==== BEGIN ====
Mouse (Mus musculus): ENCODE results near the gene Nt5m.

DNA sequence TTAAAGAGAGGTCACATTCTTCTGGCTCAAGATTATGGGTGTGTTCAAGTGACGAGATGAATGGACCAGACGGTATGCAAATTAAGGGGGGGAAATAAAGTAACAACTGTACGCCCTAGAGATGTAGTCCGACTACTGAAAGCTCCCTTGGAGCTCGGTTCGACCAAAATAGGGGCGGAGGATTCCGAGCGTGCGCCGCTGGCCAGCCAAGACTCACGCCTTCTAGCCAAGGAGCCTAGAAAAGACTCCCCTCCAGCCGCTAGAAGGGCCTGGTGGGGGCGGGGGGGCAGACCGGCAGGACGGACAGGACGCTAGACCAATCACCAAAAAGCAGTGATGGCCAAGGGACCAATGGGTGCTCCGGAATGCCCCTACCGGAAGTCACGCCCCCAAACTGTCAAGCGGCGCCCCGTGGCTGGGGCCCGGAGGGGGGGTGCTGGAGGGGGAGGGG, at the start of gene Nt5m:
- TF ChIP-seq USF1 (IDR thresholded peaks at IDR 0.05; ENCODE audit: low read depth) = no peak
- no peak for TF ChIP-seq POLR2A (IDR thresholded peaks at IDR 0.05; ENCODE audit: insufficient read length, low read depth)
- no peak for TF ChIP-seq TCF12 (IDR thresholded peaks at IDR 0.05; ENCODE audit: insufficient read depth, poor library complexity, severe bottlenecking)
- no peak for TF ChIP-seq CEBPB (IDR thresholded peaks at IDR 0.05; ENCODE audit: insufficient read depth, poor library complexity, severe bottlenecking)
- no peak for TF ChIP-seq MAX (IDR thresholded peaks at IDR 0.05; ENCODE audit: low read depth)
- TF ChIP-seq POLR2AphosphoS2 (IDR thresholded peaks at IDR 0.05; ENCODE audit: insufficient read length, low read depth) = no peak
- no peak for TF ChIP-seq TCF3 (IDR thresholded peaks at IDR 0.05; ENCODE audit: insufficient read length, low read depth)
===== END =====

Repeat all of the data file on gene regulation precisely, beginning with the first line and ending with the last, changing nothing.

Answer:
Mouse (Mus musculus): ENCODE results near the gene Nt5m.

DNA sequence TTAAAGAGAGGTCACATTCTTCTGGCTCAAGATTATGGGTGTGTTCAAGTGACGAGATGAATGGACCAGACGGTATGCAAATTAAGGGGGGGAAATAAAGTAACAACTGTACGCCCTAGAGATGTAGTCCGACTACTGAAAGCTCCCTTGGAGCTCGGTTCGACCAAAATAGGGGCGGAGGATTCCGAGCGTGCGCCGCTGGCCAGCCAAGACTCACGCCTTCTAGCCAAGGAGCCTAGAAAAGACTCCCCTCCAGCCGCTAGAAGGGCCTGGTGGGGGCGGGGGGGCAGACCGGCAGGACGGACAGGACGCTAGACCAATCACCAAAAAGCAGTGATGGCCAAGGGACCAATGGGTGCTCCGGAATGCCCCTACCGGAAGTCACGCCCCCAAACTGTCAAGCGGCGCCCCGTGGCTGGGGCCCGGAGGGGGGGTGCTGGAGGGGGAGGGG, at the start of gene Nt5m:
- TF ChIP-seq USF1 (IDR thresholded peaks at IDR 0.05; ENCODE audit: low read depth) = no peak
- no peak for TF ChIP-seq POLR2A (IDR thresholded peaks at IDR 0.05; ENCODE audit: insufficient read length, low read depth)
- no peak for TF ChIP-seq TCF12 (IDR thresholded peaks at IDR 0.05; ENCODE audit: insufficient read depth, poor library complexity, severe bottlenecking)
- no peak for TF ChIP-seq CEBPB (IDR thresholded peaks at IDR 0.05; ENCODE audit: insufficient read depth, poor library complexity, severe bottlenecking)
- no peak for TF ChIP-seq MAX (IDR thresholded peaks at IDR 0.05; ENCODE audit: low read depth)
- TF ChIP-seq POLR2AphosphoS2 (IDR thresholded peaks at IDR 0.05; ENCODE audit: insufficient read length, low read depth) = no peak
- no peak for TF ChIP-seq TCF3 (IDR thresholded peaks at IDR 0.05; ENCODE audit: insufficient read length, low read depth)